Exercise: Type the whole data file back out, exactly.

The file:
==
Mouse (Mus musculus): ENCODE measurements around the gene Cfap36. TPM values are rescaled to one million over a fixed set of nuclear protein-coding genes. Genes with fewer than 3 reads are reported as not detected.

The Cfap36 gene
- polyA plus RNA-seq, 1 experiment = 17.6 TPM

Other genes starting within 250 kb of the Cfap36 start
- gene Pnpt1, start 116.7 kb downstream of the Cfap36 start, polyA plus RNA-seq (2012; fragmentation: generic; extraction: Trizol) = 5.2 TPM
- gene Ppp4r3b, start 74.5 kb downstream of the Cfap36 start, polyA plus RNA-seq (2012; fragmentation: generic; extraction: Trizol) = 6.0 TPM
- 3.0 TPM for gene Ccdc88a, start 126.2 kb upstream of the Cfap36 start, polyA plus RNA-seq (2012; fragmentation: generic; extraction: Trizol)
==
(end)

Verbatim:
Mouse (Mus musculus): ENCODE measurements around the gene Cfap36. TPM values are rescaled to one million over a fixed set of nuclear protein-coding genes. Genes with fewer than 3 reads are reported as not detected.

The Cfap36 gene
- polyA plus RNA-seq, 1 experiment = 17.6 TPM

Other genes starting within 250 kb of the Cfap36 start
- gene Pnpt1, start 116.7 kb downstream of the Cfap36 start, polyA plus RNA-seq (2012; fragmentation: generic; extraction: Trizol) = 5.2 TPM
- gene Ppp4r3b, start 74.5 kb downstream of the Cfap36 start, polyA plus RNA-seq (2012; fragmentation: generic; extraction: Trizol) = 6.0 TPM
- 3.0 TPM for gene Ccdc88a, start 126.2 kb upstream of the Cfap36 start, polyA plus RNA-seq (2012; fragmentation: generic; extraction: Trizol)